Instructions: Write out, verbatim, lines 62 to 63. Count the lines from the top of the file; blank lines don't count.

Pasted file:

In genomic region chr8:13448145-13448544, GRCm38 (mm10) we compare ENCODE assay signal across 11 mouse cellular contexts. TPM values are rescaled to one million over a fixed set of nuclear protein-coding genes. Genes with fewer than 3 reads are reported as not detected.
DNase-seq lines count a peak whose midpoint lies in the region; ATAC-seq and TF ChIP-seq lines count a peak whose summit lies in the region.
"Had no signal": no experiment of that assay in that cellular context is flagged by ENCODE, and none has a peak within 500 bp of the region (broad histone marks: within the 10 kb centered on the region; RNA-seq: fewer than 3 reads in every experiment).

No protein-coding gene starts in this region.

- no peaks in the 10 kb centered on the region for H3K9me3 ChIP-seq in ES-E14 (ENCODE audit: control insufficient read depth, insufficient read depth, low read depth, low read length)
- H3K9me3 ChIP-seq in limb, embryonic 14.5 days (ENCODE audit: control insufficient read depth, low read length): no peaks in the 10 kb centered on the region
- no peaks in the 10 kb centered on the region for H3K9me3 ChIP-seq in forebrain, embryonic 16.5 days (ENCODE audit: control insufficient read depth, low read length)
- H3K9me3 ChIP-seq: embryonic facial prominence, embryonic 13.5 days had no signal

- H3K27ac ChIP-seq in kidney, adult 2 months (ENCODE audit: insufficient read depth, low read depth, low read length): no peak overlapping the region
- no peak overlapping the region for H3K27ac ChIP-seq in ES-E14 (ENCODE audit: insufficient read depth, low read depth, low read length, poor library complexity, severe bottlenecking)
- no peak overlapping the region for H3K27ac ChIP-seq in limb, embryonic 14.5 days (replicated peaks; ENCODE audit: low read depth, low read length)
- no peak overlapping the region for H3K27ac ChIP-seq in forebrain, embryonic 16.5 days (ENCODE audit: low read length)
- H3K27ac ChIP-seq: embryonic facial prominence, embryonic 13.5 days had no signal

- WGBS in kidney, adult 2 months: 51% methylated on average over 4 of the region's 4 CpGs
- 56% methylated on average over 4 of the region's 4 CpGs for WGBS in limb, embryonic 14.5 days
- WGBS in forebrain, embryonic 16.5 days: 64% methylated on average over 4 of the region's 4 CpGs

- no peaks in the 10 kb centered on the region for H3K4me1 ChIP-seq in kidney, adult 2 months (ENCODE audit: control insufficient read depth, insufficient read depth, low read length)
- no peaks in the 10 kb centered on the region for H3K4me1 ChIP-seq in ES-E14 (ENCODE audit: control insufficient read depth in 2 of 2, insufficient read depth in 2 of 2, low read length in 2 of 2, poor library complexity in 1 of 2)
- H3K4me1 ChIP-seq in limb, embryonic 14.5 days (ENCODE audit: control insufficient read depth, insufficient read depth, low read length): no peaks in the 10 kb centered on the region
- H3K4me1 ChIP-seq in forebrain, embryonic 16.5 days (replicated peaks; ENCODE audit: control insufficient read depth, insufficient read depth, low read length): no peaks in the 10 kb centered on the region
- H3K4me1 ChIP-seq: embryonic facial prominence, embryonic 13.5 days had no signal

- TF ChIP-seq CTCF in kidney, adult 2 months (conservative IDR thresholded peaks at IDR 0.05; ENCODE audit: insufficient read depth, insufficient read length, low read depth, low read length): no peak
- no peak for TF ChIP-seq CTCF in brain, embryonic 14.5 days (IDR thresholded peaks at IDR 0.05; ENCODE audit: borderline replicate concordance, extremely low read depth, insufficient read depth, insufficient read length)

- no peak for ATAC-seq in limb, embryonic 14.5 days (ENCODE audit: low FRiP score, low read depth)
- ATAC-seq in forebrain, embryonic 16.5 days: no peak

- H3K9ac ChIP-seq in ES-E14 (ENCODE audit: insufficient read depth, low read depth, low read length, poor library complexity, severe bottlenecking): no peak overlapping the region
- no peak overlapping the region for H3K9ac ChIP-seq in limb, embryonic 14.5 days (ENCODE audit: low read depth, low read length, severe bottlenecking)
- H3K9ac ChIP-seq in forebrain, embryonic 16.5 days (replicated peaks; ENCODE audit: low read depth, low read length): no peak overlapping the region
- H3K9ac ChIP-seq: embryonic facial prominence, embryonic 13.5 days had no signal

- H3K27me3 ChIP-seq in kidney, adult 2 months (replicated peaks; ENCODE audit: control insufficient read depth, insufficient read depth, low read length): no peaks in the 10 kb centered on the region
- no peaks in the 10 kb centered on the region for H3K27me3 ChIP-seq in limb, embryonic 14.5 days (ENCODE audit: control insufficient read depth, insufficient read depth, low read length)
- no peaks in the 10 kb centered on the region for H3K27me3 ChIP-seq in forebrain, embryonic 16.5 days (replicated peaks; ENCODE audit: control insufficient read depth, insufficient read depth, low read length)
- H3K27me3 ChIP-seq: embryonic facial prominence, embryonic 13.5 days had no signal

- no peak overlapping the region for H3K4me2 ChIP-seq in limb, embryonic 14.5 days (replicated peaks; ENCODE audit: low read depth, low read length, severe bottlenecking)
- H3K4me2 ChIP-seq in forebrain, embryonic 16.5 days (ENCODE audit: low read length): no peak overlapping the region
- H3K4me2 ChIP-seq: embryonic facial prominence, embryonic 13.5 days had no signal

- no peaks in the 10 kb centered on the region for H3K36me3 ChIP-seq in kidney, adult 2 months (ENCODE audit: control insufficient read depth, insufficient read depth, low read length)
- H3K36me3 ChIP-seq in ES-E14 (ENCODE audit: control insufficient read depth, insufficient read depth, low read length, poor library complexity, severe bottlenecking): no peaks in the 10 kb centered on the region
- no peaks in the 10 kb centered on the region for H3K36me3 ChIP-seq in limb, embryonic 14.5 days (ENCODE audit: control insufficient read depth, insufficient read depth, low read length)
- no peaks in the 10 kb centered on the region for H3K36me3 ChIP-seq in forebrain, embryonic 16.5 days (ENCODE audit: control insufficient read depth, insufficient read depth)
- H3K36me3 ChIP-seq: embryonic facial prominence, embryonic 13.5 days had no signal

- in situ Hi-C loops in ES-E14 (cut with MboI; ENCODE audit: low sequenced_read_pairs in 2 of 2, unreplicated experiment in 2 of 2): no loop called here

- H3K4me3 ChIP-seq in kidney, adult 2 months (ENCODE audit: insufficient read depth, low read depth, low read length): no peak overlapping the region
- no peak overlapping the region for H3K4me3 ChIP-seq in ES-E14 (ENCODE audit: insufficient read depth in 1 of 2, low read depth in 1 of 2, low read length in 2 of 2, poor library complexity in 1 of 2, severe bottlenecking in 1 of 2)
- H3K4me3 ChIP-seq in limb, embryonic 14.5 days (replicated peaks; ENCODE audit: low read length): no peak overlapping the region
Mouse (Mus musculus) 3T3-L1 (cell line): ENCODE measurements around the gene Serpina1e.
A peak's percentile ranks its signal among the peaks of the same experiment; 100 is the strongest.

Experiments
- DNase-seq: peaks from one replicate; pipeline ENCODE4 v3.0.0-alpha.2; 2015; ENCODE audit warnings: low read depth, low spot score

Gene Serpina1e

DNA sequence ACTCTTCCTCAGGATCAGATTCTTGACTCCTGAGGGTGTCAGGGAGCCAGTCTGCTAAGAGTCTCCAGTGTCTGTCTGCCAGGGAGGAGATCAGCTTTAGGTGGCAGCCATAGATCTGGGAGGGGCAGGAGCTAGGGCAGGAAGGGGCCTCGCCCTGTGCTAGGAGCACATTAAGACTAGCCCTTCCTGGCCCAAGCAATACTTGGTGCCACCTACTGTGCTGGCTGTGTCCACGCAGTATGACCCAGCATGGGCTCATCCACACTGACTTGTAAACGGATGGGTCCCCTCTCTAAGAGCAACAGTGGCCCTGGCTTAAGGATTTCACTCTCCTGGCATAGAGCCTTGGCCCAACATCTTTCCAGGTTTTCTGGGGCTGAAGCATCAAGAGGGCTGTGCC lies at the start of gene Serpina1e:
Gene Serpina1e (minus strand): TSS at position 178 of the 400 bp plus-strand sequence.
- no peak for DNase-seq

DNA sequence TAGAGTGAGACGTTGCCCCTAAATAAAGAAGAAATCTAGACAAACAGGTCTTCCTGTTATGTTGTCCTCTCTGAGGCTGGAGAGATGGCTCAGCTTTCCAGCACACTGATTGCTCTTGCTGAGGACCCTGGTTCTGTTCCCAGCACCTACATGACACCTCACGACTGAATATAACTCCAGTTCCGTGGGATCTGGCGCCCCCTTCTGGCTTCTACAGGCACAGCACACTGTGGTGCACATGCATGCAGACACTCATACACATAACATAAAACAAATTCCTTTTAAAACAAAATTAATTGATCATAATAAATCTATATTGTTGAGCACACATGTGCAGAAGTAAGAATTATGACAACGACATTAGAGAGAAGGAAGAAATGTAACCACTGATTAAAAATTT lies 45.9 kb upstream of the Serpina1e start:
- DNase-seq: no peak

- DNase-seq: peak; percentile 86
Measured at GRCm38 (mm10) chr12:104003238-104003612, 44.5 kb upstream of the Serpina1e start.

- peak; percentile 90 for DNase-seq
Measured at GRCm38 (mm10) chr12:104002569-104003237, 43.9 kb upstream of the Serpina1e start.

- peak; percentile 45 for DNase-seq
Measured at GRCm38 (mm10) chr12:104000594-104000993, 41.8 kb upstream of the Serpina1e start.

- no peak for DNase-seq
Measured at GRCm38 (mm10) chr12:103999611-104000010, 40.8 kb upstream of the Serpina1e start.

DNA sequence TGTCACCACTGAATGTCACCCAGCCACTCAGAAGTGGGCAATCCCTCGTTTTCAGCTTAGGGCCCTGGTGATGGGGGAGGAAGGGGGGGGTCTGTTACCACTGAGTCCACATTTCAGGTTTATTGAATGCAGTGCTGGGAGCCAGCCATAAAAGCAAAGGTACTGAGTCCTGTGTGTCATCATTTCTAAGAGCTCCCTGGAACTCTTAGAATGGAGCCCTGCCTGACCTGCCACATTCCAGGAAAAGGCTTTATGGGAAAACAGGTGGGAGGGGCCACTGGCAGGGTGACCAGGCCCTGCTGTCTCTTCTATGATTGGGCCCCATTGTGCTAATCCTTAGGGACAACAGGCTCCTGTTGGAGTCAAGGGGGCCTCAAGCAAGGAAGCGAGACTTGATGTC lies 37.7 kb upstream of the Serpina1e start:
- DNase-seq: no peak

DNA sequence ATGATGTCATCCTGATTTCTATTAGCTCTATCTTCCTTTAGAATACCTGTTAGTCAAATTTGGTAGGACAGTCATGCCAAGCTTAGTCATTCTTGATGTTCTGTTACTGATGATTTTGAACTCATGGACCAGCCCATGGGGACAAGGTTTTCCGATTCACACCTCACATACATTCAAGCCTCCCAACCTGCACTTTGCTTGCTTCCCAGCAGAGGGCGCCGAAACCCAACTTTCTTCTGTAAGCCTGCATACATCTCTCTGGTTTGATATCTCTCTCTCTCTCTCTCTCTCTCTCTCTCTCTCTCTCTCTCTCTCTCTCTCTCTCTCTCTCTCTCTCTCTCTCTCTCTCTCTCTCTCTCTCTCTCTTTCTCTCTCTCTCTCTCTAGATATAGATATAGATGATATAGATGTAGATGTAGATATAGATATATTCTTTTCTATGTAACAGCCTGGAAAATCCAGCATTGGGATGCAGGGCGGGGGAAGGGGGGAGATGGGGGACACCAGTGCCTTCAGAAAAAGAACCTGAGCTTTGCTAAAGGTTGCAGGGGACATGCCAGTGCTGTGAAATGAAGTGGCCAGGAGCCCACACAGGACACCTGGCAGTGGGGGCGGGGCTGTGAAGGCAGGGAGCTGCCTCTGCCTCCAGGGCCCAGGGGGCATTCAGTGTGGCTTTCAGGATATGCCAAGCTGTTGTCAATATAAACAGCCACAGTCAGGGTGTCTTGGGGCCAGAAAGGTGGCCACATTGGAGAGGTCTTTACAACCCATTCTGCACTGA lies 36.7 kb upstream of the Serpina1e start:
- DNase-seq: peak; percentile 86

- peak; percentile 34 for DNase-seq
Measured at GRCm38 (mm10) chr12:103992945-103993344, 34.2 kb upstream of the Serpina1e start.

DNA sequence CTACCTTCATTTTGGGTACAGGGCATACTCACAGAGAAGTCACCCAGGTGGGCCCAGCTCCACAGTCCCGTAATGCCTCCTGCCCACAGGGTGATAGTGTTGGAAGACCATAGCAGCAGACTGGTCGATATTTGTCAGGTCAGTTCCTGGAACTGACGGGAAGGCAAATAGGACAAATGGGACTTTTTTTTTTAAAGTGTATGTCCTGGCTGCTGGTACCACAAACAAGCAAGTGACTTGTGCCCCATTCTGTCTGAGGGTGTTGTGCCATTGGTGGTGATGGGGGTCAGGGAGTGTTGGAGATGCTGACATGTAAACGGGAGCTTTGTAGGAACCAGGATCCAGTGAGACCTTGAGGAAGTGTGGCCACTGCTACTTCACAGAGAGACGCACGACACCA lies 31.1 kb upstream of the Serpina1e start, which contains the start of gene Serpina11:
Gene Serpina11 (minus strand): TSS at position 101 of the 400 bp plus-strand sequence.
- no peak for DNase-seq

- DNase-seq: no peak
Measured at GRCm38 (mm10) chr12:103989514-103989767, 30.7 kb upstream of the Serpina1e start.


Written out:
- no peak for DNase-seq
Measured at GRCm38 (mm10) chr12:103999611-104000010, 40.8 kb upstream of the Serpina1e start.